A few friends found out I could read tarot cards when I was about sixteen or seventeen. I did a few readings for them, but it was all pretty hush-hush and reluctant. I did a ton of readings in college, and there were more resources and books available there. I read Crowley’s Book of Thoth when I was around eighteen. It fueled my tank to keep going, to keep studying the tarot. I found an astrology teacher when I got out of college, and was able to fuse tarot and astrology with ease. There was no one around to suggest doing otherwise. I thought they belonged together – it seemed such a natural combination.
I had no clue that fusing tarot and astrology was unusual until I attended the first International Tarot Conference in Chicago. Janet Berres told me it was rare for people to use them together! It was baffling.
People now have nearly universal access to hundreds of tarot decks and books, websites with information, internet tarot groups and organizations. None of that was around when I got started, or at least I didn’t have any access to it. None of the scholarly books were even a twinkling in the writers’ eyes yet. I had to learn and develop tarot-reading skills in secret, because the tarot was considered a shady, black magic thing. It got a lot of disapproval. It was taboo. It wasn’t something a nice girl did (although it wasn’t as bad as having sex, it was right up there). There wasn’t any positive encouragement for studying the tarot – quite the reverse. There were penalties and warnings. Maybe this wasn’t the case in more sophisticated cities on the east or west coasts, but it certainly was in the white, uptight Midwest.
So at least for me, my early years of learning tarot weren’t just about learning card meanings and spreads. It was about weighing and balancing social approval or disapproval, of knuckling under to adult and parental disapproval, or of taking the risk of violating that particular taboo. I had to decide what was more important on my own terms. Did I have to believe everything adults told me, or should I push the limits and face censure because I disagreed with them? That’s a hard question for a teenager to answer. The pressure wasn’t coming from my peers – it was coming from adults. Did I love the tarot enough to take risks? I did, but I was canny enough to keep it very quiet, very secret. It took many years before I was able to do tarot readings openly for friends or clients.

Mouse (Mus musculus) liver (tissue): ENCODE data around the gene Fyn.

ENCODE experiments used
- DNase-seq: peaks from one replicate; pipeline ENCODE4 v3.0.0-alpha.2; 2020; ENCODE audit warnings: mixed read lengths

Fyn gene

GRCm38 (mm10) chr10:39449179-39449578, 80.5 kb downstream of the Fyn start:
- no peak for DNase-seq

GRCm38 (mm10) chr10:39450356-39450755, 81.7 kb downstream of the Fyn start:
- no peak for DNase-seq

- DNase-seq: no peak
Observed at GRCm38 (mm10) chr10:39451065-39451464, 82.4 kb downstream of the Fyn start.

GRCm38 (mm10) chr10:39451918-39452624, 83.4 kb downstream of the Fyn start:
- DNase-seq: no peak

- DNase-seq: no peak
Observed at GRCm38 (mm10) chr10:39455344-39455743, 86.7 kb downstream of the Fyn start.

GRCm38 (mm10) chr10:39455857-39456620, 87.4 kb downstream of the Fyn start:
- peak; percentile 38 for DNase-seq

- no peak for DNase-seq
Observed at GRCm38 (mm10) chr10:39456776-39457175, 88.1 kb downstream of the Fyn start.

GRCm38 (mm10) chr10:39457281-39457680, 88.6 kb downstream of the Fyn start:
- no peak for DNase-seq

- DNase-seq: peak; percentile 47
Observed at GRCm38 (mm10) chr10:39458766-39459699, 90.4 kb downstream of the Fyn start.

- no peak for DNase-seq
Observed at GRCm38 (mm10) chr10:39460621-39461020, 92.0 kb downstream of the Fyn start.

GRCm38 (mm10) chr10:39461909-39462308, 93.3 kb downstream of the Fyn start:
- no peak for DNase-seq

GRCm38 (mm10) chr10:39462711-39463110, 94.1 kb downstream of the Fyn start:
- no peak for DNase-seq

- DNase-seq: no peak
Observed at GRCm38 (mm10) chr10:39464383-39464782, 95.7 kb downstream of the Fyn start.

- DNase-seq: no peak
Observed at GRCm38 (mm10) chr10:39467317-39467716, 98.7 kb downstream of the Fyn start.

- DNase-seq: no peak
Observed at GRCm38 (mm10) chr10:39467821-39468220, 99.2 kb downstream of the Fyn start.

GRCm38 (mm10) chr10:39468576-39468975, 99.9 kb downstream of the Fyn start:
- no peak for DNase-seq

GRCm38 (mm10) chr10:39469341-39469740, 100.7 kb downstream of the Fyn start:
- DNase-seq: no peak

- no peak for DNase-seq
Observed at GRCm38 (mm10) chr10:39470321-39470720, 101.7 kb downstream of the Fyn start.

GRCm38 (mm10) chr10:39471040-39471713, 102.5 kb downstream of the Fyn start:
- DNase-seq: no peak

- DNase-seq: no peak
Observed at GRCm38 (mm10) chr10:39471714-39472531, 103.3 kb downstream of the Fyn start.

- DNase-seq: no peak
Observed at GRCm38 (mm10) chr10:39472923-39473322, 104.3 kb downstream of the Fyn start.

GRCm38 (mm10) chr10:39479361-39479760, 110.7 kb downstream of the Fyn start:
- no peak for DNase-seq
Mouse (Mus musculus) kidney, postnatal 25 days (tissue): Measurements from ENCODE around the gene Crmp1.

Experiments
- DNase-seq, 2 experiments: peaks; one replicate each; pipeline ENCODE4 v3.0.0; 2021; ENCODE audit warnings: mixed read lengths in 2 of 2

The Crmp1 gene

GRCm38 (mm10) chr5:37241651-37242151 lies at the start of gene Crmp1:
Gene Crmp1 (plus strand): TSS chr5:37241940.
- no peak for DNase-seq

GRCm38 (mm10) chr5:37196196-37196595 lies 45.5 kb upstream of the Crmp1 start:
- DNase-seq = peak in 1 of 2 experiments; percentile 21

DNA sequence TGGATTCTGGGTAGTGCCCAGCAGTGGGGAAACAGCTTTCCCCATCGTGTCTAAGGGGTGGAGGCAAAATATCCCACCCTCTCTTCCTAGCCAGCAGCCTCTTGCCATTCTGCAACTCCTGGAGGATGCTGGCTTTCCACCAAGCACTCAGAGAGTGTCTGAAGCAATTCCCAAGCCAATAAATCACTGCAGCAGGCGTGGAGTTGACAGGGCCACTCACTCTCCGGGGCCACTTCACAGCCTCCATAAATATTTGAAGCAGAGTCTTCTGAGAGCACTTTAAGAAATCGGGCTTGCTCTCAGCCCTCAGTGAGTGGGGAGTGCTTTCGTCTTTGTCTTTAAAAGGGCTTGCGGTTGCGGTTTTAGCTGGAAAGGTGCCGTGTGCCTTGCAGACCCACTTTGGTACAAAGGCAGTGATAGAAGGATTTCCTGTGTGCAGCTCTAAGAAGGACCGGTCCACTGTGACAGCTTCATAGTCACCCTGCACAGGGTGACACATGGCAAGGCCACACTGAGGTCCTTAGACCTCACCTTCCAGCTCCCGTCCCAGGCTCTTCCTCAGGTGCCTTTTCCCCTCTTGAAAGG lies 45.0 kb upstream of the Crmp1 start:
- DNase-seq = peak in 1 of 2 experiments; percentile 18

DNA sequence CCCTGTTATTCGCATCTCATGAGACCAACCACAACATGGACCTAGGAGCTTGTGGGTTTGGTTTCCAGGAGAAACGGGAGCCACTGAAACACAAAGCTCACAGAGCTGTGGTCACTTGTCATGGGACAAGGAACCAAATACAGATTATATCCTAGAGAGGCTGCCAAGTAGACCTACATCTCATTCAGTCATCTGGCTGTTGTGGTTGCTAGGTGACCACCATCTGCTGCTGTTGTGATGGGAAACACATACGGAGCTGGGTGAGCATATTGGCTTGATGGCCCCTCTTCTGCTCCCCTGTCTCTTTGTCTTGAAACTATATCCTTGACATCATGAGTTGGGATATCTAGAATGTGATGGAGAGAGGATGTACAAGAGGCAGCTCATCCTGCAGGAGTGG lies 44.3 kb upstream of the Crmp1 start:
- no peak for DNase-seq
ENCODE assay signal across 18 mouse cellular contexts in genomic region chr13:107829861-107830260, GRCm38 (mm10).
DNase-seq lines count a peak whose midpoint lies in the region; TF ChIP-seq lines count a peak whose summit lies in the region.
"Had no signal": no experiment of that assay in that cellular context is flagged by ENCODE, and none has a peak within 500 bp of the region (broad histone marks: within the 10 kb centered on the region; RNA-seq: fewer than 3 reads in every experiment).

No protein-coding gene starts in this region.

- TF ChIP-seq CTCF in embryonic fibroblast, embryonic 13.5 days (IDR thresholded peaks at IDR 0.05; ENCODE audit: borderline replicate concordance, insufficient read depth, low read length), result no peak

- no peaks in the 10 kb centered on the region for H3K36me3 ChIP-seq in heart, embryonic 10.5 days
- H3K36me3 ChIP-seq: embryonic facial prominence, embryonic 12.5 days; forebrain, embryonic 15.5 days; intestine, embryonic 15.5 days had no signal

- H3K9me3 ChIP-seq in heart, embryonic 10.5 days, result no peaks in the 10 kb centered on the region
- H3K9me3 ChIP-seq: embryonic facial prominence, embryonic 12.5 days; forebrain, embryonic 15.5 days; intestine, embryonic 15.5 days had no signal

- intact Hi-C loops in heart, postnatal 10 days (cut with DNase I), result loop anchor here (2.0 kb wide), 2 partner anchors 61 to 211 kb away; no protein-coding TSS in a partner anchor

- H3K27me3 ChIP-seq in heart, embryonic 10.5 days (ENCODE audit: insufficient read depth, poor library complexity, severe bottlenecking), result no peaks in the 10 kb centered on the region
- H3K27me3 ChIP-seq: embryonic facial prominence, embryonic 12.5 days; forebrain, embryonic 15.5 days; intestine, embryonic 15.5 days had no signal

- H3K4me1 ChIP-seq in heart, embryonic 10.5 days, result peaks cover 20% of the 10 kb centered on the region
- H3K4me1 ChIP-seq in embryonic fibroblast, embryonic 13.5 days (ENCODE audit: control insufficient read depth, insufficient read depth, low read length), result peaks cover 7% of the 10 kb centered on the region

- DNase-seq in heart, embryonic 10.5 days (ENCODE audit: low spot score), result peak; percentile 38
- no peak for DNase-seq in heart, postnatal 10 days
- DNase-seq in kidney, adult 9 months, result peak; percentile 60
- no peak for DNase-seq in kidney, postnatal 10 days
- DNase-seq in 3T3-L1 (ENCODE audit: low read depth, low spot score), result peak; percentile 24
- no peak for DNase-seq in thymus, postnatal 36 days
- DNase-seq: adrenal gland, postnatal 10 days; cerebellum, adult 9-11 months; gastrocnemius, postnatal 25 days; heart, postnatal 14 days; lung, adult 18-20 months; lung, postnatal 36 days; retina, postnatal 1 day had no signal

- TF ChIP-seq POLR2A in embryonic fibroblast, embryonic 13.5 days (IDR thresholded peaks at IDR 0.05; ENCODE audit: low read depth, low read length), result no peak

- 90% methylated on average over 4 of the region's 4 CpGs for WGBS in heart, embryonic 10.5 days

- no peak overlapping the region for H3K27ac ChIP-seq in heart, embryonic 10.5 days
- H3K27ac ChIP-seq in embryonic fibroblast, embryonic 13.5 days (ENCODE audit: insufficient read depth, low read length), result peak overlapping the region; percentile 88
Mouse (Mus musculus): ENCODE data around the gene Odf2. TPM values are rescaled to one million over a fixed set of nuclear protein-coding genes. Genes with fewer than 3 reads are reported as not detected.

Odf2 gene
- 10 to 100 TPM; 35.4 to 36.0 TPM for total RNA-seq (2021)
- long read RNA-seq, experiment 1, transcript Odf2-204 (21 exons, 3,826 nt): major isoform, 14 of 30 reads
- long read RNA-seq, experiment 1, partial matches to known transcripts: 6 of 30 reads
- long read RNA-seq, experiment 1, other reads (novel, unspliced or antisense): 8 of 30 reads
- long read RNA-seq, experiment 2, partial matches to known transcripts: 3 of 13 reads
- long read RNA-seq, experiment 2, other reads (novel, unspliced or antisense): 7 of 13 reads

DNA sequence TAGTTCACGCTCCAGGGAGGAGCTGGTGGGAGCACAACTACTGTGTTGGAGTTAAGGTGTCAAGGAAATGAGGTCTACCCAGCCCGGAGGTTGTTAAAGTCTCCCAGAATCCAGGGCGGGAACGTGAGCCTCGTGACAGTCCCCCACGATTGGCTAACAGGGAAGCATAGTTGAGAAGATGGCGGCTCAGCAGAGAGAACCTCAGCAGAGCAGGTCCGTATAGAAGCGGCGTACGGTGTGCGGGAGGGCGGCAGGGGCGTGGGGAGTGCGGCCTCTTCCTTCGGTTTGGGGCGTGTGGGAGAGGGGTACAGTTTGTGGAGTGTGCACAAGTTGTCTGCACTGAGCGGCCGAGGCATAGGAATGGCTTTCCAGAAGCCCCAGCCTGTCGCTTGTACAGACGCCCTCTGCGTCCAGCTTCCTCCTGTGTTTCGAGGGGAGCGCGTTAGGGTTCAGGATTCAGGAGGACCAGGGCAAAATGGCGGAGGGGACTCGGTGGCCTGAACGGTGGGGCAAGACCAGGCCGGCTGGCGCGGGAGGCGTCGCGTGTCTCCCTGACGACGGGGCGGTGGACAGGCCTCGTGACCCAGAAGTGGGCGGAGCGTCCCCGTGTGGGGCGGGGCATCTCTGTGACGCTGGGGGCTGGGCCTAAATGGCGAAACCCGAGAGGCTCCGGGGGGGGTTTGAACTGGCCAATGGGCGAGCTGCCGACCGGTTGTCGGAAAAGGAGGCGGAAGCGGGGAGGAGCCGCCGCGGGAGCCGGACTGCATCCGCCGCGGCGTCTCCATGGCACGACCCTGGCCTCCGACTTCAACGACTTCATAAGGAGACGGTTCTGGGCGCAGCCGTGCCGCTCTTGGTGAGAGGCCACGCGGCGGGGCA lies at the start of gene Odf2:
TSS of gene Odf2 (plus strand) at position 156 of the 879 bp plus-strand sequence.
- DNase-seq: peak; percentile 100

It was a Hanged Man situation. What was I willing to sacrifice? It was more than just the time and effort to learn – it was a potential sacrifice of social approval, of being marginalized, excluded, and even banned from the company of others. It was a big struggle to keep studying, even in secret, without a teacher or any source of guidance or direction. There was no external sources of approval – only my private delight in making new discoveries. My desire to master the tarot was stronger and more powerful than the fear of sacrifice or censure.
How many people who want to learn tarot have to face that risk? Maybe some, maybe none. I don’t know. The forbidden nature that the tarot had in the 1970s has faded a lot and they’re more or less mainstream now. But there are still some places and people who disapprove, or feel that they’re evil in some way.
Perhaps the more a person is willing to sacrifice for tarot wisdom, the more wisdom can be gained along the path. No pain, no gain.